Gee, that sounds pretentious. These are just some brief comments on books I've read and recommend.
The Red Hourglass: Lives of the Predators, by Gordon Grice (ISBN 0-385-31890-1)
"Lightning showed them crossing the asphalt in the first tentative cracklings of the rain. They hustled across, more than we could readily count, each brown-and-beige body slung low amid the multiple dark arches of the legs. Rain dappled the windshield. The droplets staggered down through dust and the lambent blood of fireflies. The view at that moment would let you believe you weren't seeing right, that rain and lightning and motion and filthy glass had cooked up an illusion. But the headlights began to show them straight ahead, middle of the road, not just on the shoulders, and the wipers left arcs of clear viewing between arcs of mud, and we knew we were seeing an exodus of tarantulas."
This is a beautiful book, lyrical beauty expertly juxtaposed with gruesome brutality. Mr. Grice is an amateur naturalist whose prose more than does justice to his subjects. The book consists of seven essays, each focusing on a particular predator: black widow and brown recluse spiders, tarantulas, mantids, rattlesnakes, pigs, and dogs. The author weaves his personal experiences together with natural history, biology, and thoughtful reflections to describe each of these creatures without squeamishness or morbidity, and the result is fascinating and eminently readable.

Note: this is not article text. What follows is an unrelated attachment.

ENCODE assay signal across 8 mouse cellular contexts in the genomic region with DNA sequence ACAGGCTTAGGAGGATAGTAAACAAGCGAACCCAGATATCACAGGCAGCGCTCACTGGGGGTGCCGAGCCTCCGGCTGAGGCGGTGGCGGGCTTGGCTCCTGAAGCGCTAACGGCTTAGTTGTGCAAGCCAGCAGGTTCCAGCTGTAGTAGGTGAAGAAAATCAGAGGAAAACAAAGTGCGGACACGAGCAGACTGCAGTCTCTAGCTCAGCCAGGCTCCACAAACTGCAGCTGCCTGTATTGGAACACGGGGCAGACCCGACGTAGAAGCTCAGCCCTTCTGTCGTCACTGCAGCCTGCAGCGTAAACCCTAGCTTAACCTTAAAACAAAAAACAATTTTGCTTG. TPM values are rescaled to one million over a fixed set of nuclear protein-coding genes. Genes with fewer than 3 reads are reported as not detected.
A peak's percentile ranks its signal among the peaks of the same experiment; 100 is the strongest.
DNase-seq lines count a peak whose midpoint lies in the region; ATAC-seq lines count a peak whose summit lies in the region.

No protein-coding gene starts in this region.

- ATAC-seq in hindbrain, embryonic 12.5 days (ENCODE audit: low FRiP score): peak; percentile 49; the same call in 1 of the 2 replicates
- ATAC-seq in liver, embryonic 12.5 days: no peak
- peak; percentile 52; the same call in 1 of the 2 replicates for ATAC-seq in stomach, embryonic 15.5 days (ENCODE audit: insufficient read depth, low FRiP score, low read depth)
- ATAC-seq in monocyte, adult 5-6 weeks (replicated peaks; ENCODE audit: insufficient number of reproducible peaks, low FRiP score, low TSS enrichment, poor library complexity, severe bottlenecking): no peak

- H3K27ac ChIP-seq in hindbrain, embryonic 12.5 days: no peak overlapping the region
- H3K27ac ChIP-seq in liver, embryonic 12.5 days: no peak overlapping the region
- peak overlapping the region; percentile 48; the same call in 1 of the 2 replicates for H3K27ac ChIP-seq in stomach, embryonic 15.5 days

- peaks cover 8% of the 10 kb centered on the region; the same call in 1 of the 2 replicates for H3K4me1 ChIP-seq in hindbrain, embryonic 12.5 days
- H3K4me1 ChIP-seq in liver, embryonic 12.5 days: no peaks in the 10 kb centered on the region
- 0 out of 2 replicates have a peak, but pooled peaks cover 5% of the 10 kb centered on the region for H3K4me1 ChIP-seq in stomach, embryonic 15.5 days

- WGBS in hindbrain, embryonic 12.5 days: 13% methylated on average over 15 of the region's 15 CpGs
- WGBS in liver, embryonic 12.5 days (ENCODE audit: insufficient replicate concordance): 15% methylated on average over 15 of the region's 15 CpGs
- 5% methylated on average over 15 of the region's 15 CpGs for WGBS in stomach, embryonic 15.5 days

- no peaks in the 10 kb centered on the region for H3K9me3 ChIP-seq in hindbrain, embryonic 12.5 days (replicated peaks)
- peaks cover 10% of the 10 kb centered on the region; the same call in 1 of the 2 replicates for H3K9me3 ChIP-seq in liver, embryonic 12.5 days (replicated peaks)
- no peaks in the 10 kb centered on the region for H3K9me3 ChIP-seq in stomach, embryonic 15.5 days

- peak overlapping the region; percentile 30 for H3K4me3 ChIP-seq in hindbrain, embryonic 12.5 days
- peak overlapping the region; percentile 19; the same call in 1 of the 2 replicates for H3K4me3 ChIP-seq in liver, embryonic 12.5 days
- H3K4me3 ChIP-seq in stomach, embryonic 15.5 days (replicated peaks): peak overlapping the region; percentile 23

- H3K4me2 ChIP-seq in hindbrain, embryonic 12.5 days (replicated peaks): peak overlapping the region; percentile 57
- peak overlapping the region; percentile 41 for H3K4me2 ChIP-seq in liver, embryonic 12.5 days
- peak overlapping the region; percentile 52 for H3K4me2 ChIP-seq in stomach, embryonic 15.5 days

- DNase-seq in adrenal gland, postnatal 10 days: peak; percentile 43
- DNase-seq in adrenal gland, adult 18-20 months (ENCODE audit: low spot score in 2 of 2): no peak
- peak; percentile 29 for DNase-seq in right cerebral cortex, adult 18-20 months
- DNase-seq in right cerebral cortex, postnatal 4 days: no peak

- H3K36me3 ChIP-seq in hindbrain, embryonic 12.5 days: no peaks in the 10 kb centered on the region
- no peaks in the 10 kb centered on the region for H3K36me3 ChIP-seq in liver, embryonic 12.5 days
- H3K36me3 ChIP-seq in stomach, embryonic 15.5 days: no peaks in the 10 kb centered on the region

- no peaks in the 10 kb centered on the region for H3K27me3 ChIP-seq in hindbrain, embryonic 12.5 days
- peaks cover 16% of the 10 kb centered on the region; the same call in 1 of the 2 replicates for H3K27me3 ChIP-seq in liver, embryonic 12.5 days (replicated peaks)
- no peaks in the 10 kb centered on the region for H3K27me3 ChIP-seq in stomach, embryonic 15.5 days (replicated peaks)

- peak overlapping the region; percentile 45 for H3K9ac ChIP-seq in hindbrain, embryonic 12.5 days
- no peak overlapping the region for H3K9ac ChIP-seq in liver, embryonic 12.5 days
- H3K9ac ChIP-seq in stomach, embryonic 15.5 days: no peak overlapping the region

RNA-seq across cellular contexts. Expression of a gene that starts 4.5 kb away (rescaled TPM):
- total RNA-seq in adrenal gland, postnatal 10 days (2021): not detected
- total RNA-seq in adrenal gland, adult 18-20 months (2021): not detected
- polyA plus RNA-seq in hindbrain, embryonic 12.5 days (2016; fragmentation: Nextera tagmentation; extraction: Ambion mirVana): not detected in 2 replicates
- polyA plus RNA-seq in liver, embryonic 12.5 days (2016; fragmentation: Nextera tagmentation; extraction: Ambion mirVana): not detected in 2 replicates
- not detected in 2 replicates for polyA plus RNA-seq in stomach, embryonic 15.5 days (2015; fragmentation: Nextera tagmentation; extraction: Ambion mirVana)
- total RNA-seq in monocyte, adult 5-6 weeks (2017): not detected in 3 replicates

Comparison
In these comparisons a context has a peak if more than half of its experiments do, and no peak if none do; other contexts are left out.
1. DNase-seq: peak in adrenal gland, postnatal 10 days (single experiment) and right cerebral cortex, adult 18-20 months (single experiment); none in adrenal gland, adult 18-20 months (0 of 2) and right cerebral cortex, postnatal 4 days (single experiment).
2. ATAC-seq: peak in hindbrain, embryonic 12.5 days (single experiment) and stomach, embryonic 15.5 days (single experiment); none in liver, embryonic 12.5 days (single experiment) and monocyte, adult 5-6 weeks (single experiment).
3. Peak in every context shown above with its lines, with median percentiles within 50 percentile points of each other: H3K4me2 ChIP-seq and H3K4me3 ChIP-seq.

Divorce Among the Gulls (An Uncommon Look at Human Nature), by William Jordan (ISBN 0-86547-500-8)
Jordan takes an often-disturbing look at nature through the lens of a confirmed believer in Evolution. Not that that's bad: anyone with any decent training at all in biology (and the author has a B.A. in vertebrate zoology and a Ph.D. in entomology) believes in Evolution. But Jordan seems to breathe it, to live every moment seeing the world as the inevitable, ineluctable product of that merciless, inefficient, inexorable process. As you might expect, this makes for some interesting observations, and Jordan makes them (and makes them well): I particularly liked "Displaying the Snake." The book is a series of 14 essays, each of which turns in some way on the author's question of "What if, instead of seeing animals and their behavior in the light of human motivations, we use them to reflect on the animalistic aspects of our own species?" The result is generally very compelling, and only occasionally uneven. The book is thought-provoking in a very good way, although on occasion a bit strident in putting forth Jordan's views.